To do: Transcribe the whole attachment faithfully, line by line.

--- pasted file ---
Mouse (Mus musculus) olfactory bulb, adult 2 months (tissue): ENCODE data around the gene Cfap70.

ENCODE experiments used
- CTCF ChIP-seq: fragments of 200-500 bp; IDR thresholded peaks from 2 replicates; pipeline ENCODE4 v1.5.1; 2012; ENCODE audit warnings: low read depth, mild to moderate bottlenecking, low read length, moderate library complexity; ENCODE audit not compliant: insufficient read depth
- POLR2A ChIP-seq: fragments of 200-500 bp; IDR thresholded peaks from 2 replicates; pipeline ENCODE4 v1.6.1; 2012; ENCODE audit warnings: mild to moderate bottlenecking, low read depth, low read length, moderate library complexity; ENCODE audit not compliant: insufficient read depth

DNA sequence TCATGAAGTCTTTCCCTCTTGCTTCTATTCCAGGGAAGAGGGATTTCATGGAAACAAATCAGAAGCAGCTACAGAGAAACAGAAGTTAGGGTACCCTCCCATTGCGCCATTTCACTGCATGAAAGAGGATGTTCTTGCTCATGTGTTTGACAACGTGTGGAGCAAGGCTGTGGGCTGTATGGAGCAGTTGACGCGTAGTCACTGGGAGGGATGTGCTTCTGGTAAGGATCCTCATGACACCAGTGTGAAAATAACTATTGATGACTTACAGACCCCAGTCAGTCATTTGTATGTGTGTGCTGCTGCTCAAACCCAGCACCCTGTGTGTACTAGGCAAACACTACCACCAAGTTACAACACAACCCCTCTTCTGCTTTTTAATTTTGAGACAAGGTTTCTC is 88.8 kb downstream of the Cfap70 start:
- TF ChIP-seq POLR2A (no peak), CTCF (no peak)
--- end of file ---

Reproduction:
Mouse (Mus musculus) olfactory bulb, adult 2 months (tissue): ENCODE data around the gene Cfap70.

ENCODE experiments used
- CTCF ChIP-seq: fragments of 200-500 bp; IDR thresholded peaks from 2 replicates; pipeline ENCODE4 v1.5.1; 2012; ENCODE audit warnings: low read depth, mild to moderate bottlenecking, low read length, moderate library complexity; ENCODE audit not compliant: insufficient read depth
- POLR2A ChIP-seq: fragments of 200-500 bp; IDR thresholded peaks from 2 replicates; pipeline ENCODE4 v1.6.1; 2012; ENCODE audit warnings: mild to moderate bottlenecking, low read depth, low read length, moderate library complexity; ENCODE audit not compliant: insufficient read depth

DNA sequence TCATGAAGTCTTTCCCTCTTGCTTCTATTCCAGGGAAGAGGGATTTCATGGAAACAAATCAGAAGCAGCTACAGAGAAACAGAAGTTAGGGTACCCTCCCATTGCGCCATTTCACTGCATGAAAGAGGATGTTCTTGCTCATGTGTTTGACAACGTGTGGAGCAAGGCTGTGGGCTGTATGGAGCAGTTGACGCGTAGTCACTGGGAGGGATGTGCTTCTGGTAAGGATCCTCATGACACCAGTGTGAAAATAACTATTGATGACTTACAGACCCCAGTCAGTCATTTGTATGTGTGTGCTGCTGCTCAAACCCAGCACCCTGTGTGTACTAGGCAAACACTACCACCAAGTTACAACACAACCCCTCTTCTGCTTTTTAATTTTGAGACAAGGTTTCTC is 88.8 kb downstream of the Cfap70 start:
- TF ChIP-seq POLR2A (no peak), CTCF (no peak)